“Now we have a voice, however we don’t actually have a say,” Biaggi advised Gothamist.
Biaggi’s laws would permit state lawmakers the ability to cut back, remove, add, or alter an merchandise on the governor’s proposed finances, and the said skill to move appropriation payments exterior of the finances—powers that many different state legislatures have.
“We’re in a very vital second the place loads of New Yorkers are being attentive to the governor’s expanded emergency powers and his unilateral energy,” Biaggi mentioned. “Now we have a singular alternative to carry to gentle the significance of the finances course of and loads of the harmful flaws within the consolidation of the governor’s powers that actually miss the legislature in essentially the most essential doc and set of decision-making that we do each single yr.”
The senator, who known as on Cuomo to resign final week, citing his “clear sample of manipulation and abuse,” mentioned she is beneath no phantasm that the governor will again down throughout finances negotiations.
“He isn’t any person who is definitely going to surrender energy. Even in moments of disaster he’s making an attempt to take extra,” Biaggi mentioned, pointing to a latest finances modification Cuomo proposed that will give him the ability to spend all the new income raised on this yr’s finances.
Even when Cuomo have been to step down or discover himself personally faraway from finances negotiations, Biaggi identified that his finances director, Robert Mujica, “might be essentially the most expert particular person on the New York State finances course of,” and would shepherd the governor’s priorities via.
Cuomo’s workplace has not but responded to a request for remark.
Whereas a rising variety of state lawmakers have known as for the governor’s resignation, absent on that checklist are the 2 legislative leaders: Meeting Speaker Carl Heastie and Senate Majority Chief Andrea Stewart-Cousins. Neither responded to our questions for this story.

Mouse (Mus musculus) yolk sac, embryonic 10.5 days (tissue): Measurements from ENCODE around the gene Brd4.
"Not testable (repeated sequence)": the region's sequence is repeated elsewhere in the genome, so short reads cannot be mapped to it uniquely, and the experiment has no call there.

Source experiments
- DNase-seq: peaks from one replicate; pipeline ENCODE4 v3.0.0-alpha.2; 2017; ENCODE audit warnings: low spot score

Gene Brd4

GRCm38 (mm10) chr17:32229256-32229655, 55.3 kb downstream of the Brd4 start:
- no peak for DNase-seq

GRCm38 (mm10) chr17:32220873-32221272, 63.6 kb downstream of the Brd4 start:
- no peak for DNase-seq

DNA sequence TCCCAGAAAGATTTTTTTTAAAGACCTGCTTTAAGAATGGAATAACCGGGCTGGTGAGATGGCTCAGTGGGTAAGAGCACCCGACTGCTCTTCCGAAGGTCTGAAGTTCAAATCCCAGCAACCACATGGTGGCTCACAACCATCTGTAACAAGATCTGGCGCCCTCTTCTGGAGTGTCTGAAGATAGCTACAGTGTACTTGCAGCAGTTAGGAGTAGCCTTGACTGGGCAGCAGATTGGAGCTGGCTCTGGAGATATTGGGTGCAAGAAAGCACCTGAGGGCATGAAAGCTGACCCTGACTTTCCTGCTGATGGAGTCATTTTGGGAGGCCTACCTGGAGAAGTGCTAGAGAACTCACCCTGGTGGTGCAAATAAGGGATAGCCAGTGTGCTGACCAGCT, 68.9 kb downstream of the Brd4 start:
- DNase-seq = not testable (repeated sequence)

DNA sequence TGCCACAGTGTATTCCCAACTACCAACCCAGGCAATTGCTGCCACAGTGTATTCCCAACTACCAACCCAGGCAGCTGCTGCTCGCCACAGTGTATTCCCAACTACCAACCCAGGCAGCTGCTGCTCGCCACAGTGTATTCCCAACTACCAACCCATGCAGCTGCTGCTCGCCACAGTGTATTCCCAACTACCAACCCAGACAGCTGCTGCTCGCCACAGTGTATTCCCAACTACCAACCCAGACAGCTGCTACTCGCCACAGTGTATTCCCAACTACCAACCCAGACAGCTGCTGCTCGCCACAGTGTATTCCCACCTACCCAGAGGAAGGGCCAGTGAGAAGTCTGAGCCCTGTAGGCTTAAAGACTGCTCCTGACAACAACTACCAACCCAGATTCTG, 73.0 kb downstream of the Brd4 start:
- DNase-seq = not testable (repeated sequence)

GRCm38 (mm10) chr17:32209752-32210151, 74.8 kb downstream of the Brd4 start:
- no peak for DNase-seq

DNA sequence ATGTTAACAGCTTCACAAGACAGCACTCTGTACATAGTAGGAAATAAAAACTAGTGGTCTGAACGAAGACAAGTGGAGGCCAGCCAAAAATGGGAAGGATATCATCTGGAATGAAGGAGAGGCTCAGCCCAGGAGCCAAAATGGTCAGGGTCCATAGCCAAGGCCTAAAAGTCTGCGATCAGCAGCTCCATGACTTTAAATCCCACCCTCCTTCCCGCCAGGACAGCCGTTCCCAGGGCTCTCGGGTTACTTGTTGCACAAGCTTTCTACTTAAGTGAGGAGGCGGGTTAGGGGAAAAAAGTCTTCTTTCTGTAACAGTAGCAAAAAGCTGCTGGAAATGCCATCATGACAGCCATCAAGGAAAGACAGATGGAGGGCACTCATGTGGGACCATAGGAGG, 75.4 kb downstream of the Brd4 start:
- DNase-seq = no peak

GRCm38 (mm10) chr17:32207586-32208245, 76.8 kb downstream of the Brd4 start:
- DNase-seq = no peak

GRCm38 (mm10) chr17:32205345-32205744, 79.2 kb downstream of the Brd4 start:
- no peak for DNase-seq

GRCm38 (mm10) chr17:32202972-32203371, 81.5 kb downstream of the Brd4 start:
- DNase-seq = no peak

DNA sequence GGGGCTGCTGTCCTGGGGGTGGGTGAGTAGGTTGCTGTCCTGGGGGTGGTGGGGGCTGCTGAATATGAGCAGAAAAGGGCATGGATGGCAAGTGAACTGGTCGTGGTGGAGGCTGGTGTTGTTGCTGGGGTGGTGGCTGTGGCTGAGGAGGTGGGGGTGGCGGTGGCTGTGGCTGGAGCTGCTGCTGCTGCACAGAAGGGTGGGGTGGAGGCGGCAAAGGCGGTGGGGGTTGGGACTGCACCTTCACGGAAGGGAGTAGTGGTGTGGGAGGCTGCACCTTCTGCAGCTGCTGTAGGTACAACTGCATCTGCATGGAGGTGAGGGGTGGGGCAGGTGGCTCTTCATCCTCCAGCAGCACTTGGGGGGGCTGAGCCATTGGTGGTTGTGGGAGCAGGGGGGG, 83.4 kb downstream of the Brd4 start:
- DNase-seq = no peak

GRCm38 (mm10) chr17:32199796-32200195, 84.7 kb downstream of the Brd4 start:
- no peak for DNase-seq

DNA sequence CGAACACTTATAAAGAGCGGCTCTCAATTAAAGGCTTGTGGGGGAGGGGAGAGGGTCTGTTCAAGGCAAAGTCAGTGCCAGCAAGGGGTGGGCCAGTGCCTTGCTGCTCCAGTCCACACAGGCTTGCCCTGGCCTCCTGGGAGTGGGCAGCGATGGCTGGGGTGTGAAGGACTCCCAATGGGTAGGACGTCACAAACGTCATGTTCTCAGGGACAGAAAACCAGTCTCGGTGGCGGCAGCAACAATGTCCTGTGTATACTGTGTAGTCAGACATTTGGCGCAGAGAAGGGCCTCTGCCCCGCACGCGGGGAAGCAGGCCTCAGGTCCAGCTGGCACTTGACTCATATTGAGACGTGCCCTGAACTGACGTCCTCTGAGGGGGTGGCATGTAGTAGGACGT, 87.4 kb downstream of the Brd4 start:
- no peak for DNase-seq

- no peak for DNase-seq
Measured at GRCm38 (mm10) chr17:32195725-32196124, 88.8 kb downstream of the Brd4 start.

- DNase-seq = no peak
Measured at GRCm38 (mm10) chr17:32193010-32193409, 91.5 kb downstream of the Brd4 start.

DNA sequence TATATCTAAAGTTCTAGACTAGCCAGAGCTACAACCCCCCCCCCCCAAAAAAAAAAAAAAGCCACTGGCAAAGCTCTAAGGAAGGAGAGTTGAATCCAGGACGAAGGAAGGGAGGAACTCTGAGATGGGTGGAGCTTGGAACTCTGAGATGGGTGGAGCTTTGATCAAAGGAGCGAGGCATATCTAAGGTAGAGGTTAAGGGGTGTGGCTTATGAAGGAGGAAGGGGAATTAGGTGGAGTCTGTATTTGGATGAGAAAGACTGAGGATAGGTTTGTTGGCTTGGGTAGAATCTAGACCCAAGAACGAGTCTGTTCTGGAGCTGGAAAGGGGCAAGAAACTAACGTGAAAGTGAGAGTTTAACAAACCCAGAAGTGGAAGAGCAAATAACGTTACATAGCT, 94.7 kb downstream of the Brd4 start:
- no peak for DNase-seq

Exterior of the finances and elevating taxes on the rich, Biaggi mentioned she hopes to complete her work on a slate of unfinished payments associated to sexual harassment, like closing the loophole for voluntary intoxication, empowering prosecutors to pursue rape fees in instances the place the sufferer is incapacitated because of medicine or alcohol. “I can not think about ending this yr with out doing them,” Biaggi mentioned.
Jose Saldana, the 69-year-old previously incarcerated director of Releasing Growing old Individuals In Jail, mentioned he was longing for an overhaul of the state’s damaged parole system this yr via the Honest and Well timed Parole Act, which might drive the parole board to make extra equitable choices. A latest Occasions Union evaluation discovered that white New Yorkers have been granted parole at considerably greater charges than Black and Latinos.
“The governor’s workplace is an impediment to any sort of real reform, particularly when it includes Black and Latino communities,” Saldana mentioned.
“Personally, I don’t know if he’s gonna survive this. He very nicely would possibly survive this and return to enterprise as regular,” Saldana mentioned of Cuomo.
“But when his candidacy for his subsequent election is definitely threatened, he would possibly very nicely move some actual reforms understanding that he could not get one other alternative, and let this be his legacy to the Black and brown communities that he has ignored over ten years.”